How much time should Karl Thompson spend in prison?
How much would be “sufficient but not greater than necessary,” as the law requires?
Eleven years? Nine years? Four years? Two and a half years?
Prosecutors and defense attorneys are filing a flurry of arguments in federal court, and the outcome of those arguments, now set for Nov. 15, will determine whether Thompson spends any time in prison for using excessive force and lying to investigators in the beating of Otto Zehm.
A presentence report recommends that he be locked up for 27 to 33 months, under the mandatory sentencing guidelines. His attorneys say he’s been punished enough and should go free. Prosecutors say his crimes are so egregious that he should get a harsher-than-usual sentence – between 108 and 135 months.
But hang on – aren’t we supposed to be moving forward? Getting over it? Don’t we have Zehm fatigue? The sense of this in some quarters is strong – new police Chief Frank Straub suggested something along these lines when talking to the press a couple weeks back about the potluck for Thompson that was scheduled by Spokane Police Department officers, then canceled when the news of it became public.
The “over-ness” of the Zehm case is a wishful exaggeration. Otto’s memorial was dedicated Wednesday. A new proposal for police oversight was put forth by community members Thursday. The upcoming sentencing is a major piece of this picture: Thompson is guilty of two felonies in the case, so what price does he pay?
The defense team says Thompson has shown outstanding character, and that his crime was an aberration. The prosecution says Thompson has failed to accept responsibility for his two felony convictions, and that his defense team continues to lean on the very lies that got him convicted in the first place – the tale of Otto the aggressor. The defense team says prosecutors have constructed an “exaggerated version of the facts.” Prosecutors say defense attorneys have written a piece of “revisionist, historical fiction.”
The defense says Thompson did not intend to cause Zehm any bodily harm when he hit him with his baton over and over again. The prosecution says a baton is by definition a deadly weapon intended to cause bodily harm and that Thompson was responsible for 19 “insults” to Zehm’s body. The defense says there is a “complete lack of evidence” that Otto’s injuries were serious enough to warrant a harsh sentence. The prosecution says there is overwhelming evidence that Thompson hit Zehm in the head with his baton – an act that in and of itself is considered deadly force.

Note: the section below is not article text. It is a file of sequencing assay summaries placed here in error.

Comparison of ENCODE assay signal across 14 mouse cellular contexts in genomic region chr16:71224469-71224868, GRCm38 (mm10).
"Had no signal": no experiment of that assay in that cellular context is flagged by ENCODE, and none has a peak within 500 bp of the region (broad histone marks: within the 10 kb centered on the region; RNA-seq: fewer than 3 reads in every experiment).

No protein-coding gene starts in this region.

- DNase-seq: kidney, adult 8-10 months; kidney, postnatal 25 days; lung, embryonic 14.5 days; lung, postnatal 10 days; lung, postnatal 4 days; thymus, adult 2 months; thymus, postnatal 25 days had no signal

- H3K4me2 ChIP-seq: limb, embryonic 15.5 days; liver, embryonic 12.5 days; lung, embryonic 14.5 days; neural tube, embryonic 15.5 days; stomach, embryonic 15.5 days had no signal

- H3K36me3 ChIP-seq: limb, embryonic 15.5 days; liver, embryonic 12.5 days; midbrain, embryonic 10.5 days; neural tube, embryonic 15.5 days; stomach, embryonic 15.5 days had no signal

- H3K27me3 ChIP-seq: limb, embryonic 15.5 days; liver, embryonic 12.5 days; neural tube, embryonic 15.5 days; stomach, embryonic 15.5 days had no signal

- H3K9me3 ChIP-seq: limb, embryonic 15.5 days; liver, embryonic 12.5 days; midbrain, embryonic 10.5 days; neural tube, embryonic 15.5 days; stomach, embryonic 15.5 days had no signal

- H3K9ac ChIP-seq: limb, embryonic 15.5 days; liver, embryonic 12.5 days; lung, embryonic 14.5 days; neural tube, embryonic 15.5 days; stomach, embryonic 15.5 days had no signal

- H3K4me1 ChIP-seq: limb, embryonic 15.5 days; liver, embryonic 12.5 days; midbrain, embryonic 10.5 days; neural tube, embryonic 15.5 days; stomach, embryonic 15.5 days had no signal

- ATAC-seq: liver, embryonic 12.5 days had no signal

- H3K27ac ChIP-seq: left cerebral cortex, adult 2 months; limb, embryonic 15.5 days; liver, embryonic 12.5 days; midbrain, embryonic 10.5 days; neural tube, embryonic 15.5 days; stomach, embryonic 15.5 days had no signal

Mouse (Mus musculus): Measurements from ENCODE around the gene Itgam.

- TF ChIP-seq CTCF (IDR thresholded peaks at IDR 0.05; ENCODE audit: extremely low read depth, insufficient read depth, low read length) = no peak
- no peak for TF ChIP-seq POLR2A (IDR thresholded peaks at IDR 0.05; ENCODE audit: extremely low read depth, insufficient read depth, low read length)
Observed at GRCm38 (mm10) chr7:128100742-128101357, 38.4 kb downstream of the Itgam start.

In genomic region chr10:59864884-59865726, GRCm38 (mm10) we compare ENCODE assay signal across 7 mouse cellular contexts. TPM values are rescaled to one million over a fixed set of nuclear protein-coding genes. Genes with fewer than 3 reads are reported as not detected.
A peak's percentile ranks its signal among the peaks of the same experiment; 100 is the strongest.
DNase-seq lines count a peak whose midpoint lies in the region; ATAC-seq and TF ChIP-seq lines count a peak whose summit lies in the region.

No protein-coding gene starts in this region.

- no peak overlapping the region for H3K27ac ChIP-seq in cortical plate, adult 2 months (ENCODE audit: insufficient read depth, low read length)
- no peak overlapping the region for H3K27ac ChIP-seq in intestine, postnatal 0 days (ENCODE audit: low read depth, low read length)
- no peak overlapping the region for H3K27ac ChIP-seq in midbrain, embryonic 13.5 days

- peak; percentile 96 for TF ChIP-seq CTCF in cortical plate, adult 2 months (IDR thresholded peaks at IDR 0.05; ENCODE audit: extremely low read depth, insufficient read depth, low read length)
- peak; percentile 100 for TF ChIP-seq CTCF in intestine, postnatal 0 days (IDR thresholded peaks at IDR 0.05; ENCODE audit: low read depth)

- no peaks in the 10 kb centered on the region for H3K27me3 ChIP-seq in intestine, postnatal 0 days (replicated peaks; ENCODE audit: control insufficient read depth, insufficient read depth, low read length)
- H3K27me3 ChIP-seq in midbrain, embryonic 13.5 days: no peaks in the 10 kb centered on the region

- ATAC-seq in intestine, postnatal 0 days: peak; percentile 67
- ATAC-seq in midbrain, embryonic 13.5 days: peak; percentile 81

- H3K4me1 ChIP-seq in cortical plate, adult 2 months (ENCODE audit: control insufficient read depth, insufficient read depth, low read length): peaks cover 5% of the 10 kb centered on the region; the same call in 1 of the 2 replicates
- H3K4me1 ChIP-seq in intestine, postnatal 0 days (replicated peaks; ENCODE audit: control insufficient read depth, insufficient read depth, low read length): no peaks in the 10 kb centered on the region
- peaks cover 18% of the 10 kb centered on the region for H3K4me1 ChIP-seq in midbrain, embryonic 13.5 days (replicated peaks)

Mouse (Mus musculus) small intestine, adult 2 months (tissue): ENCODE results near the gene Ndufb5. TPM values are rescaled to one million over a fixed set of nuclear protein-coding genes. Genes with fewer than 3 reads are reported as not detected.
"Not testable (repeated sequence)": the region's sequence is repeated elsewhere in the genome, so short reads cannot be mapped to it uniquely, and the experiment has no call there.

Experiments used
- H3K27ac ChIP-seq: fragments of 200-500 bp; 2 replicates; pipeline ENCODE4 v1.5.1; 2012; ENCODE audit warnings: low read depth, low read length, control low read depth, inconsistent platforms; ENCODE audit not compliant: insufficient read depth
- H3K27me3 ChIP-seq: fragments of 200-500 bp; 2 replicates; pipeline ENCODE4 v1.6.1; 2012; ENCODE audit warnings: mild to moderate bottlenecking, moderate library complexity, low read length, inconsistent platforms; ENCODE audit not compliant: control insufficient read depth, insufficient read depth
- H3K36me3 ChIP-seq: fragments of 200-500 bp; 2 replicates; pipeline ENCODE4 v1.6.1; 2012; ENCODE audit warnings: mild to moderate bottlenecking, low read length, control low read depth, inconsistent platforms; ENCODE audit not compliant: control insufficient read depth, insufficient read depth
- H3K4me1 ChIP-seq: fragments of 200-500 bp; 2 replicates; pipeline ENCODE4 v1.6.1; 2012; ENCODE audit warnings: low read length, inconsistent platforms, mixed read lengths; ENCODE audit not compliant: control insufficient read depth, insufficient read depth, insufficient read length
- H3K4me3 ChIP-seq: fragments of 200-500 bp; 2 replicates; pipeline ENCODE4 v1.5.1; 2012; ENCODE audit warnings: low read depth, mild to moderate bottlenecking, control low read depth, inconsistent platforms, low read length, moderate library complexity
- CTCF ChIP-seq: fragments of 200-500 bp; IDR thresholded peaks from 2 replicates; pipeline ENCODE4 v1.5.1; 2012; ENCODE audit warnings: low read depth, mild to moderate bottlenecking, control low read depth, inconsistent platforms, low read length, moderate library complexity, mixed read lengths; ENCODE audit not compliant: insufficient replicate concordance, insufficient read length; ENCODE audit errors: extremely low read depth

The prosecution says that more than two dozen statements Thompson made to investigators about that night were false, and that he failed to correct significant public misstatements by others. The defense calls Thompson’s statements “allegedly false,” and says Thompson’s conviction by a jury for lying to investigators does not allow us to identify which were false and which true.
The prosecution says Thompson’s beating of Zehm set in motion a chain of events that led to Zehm’s death. The defense says Thompson bears no responsibility for the death, in part because Zehm continuously refused to obey Thompson’s continuous commands to submit.
Defense attorneys say Thompson has paid a high enough price already, particularly due to his villainization at the hands of the media. Prosecutors point out Thompson drew a paycheck for five and a half years after he committed his felony crimes. Defense attorneys say Thompson’s character is proven. Prosecutors have questioned Thompson’s character.
One of the ways they do that is by pointing at credibility problems contained in Thompson’s “alleged divorce.” Prosecutors say that Thompson, whose defense is being covered by taxpayers, has continued to live with his ex-wife in the home that was supposed to be sold under a court order years ago, has continued to license and insure cars jointly with her, and has co-mingled bank accounts with her. The defense says the account co-mingling has to do with alimony payments and denies the divorce is a sham.
Prosecutors also say that Thompson had an earlier, though much less deadly, encounter at a Spokane gas station that bears on his character. They say Thompson “kicked and assaulted a homeless person after that person begged for money from his wife.”
Defense says the prosecution mischaracterized the gas-station kicking. Thompson related during a 1996 interview for a background check at the SPD that his last physical altercation had been at a Union 76 gas station on Division in 1984, when an inebriated person described as “homeless or wino” approached him in a threatening manner asking for money. The man kept coming at Thompson, even though Thompson told him to go away, and when he continued to approach Thompson threateningly, and came within arm’s length, Thompson kicked him, and he left.
The jury said guilty and guilty again. The defense says probation. The prosecution says nine years, at least. A great sea of alternatives now lies before Judge Fred Van Sickle. What will he say?